Conventions | Although convention organizers rolled out an altered name — WonderCon Anaheim — and logo when they confirmed two weeks ago that the event will return to Anaheim, California, again next year, they insist they haven’t close the door on San Francisco. “We still want to get back to the Bay Area. […] We are in touch with [the Moscone Center organizers] fairly regularly and we have an open dialogue,” says David Glanzer, director of marketing and public relations. “They haven’t given up on us, either.” The convention was uprooted from the Moscone Center in 2012 first because of remodeling and now because of scheduling conflicts. WonderCon Anaheim will be held April 18-20. [Publishers Weekly]
Digital comics | I spoke with Archie Comics Co-CEO Jon Goldwater and iVerse Media CEO Michael Murphey about the new “all-you-can-eat” digital service, Archie Unlimited. [Good E-Reader]
Last week, we noted that comiXology had added a major French publisher, Glénat, to its lineup. The other shoe drops today with the news that the digital-comics giant has signed 12 more French publishers: Aelement Comics, Akileos, Ankama, Éditions Ça et Là, I Can Fly, Indeez Urban Éditions, Los Brignolès Éditions, Panini Comics, Sandawe, Soleil Productions, Wanga Comics and WEBellipses.
Together with Delcourt, which comiXology brought aboard in January, this group represents 40 percent of the French comics market and more than 400 titles. You can find the French-language comics here; if you were thinking it might be a little classier to read Kick-Ass in French, well, here’s your chance. All the French comics released today are available in French-speaking European countries, and most of them are available in the United States as well.
This is a logical move for comiXology; as CEO David Steinberger observed at SXSW, 40 percent of the company’s sales are outside the United States, and this expands the market even further. In keeping with this, comiXology has included a French-language navigation option in the latest release of its iOS app, version 3.3, and Android users will soon get that option as well.
Several French-language news sites are reporting that French publisher Glénat, whose properties include Titeuf and The Little Prince, has signed with comiXology and will begin releasing comics on the digital platform this month.
This is the second big score in France for comiXology, which opened a European branch in Paris in January and a few days later announced it had inked a deal with Delcourt, the largest independent publisher in France.
Glénat is the second-largest comics publisher in the French market, with a catalog of over 4,000 titles. Its properties include Le Bleu est une couleur chaude (Blue is the warmest color), whose film adaptation won the Palme d’Or in Cannes last month, as well as a range of French and Belgian comics. It’s also one of the big players in the French manga scene (although it’s unlikely any of the manga will make it onto comiXology as the licenses are usually country-specific). The number of titles to be released through comiXology has not been announced.
Passings | Dr. Scott Henson, who retired from a career as a neurosurgeon and became a cartoonist, has died at the age of 52. Henson, who treated Superman actor Christopher Reeve after his fall, took up the pen after his health problems forced him to leave the medical field and created the panel cartoon Natural Selection under the pen name Russ Wallace. The cartoon was picked up by Creators Syndicate and syndicated nationwide. [The Charleston Gazette]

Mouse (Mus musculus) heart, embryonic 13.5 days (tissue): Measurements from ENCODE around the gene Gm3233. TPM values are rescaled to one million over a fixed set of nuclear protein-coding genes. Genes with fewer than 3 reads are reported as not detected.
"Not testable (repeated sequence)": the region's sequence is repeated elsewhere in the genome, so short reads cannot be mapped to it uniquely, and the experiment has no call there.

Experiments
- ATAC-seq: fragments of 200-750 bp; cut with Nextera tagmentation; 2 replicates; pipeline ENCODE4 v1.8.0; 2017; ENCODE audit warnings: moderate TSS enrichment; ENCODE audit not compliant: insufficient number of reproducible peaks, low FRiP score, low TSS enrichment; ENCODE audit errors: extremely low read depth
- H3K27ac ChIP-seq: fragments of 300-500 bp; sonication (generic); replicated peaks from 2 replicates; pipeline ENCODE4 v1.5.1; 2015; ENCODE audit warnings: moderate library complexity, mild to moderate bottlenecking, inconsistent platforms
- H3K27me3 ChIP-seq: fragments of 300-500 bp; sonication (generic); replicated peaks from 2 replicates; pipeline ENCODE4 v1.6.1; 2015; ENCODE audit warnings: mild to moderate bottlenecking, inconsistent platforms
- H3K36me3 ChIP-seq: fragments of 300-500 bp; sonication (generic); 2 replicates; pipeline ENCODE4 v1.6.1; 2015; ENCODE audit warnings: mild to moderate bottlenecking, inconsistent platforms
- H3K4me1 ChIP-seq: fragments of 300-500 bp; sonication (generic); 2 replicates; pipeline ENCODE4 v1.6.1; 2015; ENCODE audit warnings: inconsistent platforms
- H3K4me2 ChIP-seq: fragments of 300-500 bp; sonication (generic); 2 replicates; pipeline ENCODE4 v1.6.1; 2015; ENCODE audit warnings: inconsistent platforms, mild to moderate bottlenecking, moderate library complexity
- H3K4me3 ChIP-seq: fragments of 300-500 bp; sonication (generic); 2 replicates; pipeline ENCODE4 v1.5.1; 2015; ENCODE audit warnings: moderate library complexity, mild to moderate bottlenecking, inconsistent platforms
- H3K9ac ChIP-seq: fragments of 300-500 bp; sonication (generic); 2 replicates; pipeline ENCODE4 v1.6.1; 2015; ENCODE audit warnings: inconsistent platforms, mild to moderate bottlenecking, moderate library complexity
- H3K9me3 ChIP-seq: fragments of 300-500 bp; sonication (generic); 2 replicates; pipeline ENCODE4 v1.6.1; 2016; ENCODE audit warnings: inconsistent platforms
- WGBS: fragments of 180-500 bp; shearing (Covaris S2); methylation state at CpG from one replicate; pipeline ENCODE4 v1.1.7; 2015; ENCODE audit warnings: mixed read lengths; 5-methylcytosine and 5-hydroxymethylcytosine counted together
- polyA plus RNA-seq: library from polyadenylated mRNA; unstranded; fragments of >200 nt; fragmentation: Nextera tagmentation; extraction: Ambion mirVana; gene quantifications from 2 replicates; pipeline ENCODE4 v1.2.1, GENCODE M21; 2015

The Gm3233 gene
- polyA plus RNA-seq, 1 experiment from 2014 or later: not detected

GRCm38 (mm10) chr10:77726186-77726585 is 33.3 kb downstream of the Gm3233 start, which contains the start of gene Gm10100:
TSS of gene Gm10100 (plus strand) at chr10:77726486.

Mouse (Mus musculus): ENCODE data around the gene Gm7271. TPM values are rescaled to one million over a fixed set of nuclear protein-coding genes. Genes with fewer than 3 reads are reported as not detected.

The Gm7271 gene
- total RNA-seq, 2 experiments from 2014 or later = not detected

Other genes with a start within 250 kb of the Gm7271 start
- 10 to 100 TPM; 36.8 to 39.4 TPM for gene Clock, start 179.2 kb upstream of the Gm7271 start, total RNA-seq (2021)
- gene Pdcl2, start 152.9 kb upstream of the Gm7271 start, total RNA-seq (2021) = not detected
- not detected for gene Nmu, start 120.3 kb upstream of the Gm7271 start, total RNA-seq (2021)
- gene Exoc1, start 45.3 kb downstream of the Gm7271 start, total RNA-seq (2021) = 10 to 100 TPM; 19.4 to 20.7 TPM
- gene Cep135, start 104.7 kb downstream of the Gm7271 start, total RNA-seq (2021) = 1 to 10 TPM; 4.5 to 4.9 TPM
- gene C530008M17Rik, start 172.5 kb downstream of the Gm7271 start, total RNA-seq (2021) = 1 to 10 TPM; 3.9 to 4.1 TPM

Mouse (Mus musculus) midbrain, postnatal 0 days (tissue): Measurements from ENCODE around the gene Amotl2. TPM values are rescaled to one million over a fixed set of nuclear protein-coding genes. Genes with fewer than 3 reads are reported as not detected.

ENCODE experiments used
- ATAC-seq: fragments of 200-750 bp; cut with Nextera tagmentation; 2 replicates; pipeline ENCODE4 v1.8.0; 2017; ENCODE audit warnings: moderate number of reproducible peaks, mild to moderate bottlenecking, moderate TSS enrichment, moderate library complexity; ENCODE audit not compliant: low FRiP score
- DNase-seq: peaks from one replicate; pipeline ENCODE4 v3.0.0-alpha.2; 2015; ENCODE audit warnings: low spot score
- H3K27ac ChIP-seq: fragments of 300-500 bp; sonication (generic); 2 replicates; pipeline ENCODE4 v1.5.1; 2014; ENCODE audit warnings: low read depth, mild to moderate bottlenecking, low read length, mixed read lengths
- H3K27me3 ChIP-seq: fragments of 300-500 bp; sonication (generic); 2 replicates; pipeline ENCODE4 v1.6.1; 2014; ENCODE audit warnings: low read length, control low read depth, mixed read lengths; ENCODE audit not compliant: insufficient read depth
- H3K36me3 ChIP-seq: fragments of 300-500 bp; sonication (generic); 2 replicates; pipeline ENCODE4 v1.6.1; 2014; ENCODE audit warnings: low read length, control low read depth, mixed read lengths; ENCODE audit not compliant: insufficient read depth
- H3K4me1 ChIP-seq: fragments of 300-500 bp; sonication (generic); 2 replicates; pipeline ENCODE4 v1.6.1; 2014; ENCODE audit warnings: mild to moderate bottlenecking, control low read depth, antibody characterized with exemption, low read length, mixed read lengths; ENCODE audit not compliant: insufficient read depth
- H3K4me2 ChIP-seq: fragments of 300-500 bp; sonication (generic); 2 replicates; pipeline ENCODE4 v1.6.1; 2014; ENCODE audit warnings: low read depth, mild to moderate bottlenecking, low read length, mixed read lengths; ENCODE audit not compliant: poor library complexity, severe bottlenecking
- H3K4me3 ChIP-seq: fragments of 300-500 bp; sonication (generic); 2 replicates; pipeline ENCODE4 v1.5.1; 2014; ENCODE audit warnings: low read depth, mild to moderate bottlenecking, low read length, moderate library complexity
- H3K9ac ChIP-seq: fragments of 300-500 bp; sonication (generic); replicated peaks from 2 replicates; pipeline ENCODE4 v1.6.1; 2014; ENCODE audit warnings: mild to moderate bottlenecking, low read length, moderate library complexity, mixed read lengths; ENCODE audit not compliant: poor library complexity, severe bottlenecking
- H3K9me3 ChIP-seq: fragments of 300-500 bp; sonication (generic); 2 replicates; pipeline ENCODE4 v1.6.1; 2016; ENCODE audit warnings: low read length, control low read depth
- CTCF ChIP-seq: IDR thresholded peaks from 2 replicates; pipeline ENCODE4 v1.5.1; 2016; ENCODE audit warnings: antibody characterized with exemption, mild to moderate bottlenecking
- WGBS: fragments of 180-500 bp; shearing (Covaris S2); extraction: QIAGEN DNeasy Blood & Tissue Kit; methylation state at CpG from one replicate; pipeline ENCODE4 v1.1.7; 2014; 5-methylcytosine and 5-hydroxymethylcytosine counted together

Publishing | Deb Aoki provides a thorough analysis of Tokyopop’s Anime Expo panel, in which the once-shuttered manga publisher announced a new title and hinted at more. [About.com]
Creators | Paul Levitz discusses Worlds’ Finest, his buddy comic featuring Power Girl and Huntress: “There’s always been a certain level of humor and cool confidence in a light way associated with Power Girl that’s been fun, and the Huntress has always been the more determined of the women in the DC Universe — a woman with a sense of mission and a crossbow ready to take your eye out. [USA Today]
Publishing | According to the San Diego Comic Con schedule, Archaia will publish an adaptation of Shotaro Ishinomori’s classic sci-fi manga Cyborg 009, “reimagined” in Western style. The adaptation will be written by F. J. DeSanto and Brad Cramp, and illustrated by Trevor Hairsine. In case you missed it, David Brothers recently wrote a fascinating piece on the original. [Anime News Network]
Creators | Colleen Doran is looking for original art from her creator-owned series A Distant Soil. “I require good quality scans of the art for the future editions of the print books, as well as the upcoming digital editions … If you purchased A Distant Soil original art, I would be very grateful if you would get in touch with me.” [A Distant Soil]
An odd little remix of Art Spiegelman’s Maus caused a bit of a stir at this year’s Angouleme International Comics Festival (of which Spiegelman was the honorary president), and now it looks like the remaining copies of the book will be destroyed at the behest of Spiegelman’s publisher.
Creators | The Simpsons creator Matt Groening has given $500,000 toward the creation of a chair in animation at the University of California, Los Angeles. The Matt Groening Chair in Animation at UCLA’s School of Theater, Film and Television will “allow visiting master artists to teach classes” and “bring working professionals with wide-ranging expertise” to work with students. The cartoonist, a graduate of Evergreen State College in Washington, makes an annual $50,000 donation to UCLA to help students who create socially conscious animated shorts. [The New York Times]